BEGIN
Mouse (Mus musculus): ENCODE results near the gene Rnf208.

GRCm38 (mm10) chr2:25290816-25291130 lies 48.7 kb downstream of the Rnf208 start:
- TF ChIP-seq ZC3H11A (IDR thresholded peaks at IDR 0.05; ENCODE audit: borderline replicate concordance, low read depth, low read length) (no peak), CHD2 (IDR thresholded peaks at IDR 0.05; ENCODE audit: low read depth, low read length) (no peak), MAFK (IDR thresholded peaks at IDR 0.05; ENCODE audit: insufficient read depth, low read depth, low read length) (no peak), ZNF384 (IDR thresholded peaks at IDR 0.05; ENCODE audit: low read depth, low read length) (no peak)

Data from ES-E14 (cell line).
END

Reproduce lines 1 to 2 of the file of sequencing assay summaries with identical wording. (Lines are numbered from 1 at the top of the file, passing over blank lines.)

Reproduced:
Mouse (Mus musculus): ENCODE results near the gene Rnf208.

GRCm38 (mm10) chr2:25290816-25291130 lies 48.7 kb downstream of the Rnf208 start: